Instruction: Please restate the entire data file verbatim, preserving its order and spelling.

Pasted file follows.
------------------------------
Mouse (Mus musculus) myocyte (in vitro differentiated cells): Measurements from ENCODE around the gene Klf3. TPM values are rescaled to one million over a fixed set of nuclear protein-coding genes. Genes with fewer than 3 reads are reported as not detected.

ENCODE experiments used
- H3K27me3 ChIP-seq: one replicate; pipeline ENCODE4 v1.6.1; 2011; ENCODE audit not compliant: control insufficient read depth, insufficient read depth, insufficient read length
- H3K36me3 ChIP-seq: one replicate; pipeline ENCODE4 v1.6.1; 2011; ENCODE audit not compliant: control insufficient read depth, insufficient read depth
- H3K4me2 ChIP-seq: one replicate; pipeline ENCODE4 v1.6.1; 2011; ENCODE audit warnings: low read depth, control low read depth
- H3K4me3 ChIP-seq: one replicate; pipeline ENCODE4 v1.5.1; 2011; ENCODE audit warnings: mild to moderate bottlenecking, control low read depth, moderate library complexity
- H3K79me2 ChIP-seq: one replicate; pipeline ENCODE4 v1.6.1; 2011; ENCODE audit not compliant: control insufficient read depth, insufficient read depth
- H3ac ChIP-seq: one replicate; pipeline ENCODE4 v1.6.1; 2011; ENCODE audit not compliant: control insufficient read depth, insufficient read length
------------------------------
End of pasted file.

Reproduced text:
Mouse (Mus musculus) myocyte (in vitro differentiated cells): Measurements from ENCODE around the gene Klf3. TPM values are rescaled to one million over a fixed set of nuclear protein-coding genes. Genes with fewer than 3 reads are reported as not detected.

ENCODE experiments used
- H3K27me3 ChIP-seq: one replicate; pipeline ENCODE4 v1.6.1; 2011; ENCODE audit not compliant: control insufficient read depth, insufficient read depth, insufficient read length
- H3K36me3 ChIP-seq: one replicate; pipeline ENCODE4 v1.6.1; 2011; ENCODE audit not compliant: control insufficient read depth, insufficient read depth
- H3K4me2 ChIP-seq: one replicate; pipeline ENCODE4 v1.6.1; 2011; ENCODE audit warnings: low read depth, control low read depth
- H3K4me3 ChIP-seq: one replicate; pipeline ENCODE4 v1.5.1; 2011; ENCODE audit warnings: mild to moderate bottlenecking, control low read depth, moderate library complexity
- H3K79me2 ChIP-seq: one replicate; pipeline ENCODE4 v1.6.1; 2011; ENCODE audit not compliant: control insufficient read depth, insufficient read depth
- H3ac ChIP-seq: one replicate; pipeline ENCODE4 v1.6.1; 2011; ENCODE audit not compliant: control insufficient read depth, insufficient read length